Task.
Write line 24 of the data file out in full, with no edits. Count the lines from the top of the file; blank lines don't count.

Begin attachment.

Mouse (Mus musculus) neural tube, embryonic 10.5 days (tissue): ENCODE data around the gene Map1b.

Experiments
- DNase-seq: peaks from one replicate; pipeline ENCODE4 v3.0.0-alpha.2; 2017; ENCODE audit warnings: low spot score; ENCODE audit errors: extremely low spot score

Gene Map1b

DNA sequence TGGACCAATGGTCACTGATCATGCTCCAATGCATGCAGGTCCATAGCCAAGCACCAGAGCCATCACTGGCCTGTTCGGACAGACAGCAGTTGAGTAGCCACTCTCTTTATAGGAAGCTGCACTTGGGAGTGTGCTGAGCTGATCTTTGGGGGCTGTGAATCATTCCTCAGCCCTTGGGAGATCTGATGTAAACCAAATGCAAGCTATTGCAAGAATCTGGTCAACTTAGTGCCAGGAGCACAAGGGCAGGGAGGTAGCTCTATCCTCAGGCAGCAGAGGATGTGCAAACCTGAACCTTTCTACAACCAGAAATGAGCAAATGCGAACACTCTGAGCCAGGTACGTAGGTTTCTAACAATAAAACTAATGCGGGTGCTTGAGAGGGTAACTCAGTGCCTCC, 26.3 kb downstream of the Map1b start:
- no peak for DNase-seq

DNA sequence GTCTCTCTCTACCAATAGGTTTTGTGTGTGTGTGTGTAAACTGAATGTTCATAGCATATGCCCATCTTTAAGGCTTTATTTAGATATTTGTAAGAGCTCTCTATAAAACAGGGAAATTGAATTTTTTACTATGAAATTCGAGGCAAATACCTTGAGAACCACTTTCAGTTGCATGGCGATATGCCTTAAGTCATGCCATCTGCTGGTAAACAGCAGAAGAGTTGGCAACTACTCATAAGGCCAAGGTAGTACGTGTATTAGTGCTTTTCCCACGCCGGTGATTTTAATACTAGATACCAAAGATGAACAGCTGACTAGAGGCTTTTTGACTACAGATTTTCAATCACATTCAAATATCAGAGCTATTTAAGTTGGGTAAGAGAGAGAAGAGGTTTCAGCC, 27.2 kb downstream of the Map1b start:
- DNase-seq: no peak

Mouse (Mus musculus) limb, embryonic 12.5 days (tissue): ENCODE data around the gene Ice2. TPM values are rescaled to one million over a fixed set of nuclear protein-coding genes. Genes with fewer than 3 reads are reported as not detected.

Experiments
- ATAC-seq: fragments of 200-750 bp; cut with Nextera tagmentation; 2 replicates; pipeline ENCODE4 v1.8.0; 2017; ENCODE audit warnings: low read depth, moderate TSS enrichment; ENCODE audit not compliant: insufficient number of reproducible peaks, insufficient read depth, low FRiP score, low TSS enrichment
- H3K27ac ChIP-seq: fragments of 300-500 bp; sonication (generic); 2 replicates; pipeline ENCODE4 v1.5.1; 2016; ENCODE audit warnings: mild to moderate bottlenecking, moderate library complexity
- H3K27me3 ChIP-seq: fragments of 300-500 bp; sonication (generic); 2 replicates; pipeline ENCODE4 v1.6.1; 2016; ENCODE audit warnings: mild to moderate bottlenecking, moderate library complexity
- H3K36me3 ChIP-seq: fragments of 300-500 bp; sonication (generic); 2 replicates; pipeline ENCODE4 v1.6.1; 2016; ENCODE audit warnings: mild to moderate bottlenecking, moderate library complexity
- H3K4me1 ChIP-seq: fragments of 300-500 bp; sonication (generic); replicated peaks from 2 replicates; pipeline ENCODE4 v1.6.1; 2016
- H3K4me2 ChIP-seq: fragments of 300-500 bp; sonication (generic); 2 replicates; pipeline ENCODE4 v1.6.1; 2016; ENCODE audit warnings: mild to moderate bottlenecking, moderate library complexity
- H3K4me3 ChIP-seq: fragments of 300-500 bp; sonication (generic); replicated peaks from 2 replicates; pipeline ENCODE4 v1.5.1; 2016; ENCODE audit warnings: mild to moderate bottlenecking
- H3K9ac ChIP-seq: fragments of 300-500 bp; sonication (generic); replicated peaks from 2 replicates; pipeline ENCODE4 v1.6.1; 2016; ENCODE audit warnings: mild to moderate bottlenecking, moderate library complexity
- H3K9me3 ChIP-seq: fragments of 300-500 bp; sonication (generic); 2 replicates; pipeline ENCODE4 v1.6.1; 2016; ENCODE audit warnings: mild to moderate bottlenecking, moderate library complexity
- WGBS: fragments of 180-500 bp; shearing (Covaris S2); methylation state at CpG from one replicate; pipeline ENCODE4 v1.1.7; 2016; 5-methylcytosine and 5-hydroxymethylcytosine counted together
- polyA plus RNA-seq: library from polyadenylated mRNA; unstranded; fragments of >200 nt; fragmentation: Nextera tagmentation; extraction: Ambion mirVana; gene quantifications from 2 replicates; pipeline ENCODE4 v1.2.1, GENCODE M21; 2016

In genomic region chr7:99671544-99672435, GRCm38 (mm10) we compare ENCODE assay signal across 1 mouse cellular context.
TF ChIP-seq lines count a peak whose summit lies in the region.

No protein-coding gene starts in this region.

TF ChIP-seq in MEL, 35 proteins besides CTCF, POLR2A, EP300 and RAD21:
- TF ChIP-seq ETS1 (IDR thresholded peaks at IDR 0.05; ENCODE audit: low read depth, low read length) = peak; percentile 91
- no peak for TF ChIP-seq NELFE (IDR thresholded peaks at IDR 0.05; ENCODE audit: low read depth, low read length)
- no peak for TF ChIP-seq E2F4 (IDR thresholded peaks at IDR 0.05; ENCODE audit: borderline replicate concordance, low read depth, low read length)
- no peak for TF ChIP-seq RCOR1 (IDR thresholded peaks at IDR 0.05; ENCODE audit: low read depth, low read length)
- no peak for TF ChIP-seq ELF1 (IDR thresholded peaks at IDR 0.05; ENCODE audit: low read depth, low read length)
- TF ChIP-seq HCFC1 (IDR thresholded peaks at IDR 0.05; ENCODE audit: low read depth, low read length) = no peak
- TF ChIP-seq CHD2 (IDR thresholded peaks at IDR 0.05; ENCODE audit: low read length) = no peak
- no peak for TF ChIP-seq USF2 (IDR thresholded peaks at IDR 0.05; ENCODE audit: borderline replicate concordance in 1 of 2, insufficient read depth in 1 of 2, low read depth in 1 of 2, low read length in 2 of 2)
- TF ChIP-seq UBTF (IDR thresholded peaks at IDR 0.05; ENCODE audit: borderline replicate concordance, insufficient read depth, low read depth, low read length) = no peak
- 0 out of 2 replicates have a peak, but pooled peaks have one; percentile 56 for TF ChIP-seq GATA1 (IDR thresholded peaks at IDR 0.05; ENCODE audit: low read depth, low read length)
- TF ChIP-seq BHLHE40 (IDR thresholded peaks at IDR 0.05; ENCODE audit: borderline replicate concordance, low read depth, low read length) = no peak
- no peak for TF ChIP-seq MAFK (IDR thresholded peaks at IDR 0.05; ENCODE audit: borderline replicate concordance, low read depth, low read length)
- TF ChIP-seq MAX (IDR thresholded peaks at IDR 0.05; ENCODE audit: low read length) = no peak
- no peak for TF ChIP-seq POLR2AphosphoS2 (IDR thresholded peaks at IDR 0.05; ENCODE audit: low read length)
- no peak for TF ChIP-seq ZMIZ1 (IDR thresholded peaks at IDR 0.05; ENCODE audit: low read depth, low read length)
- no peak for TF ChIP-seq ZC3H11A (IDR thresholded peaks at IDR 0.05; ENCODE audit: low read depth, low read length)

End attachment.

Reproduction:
No protein-coding gene starts in this region.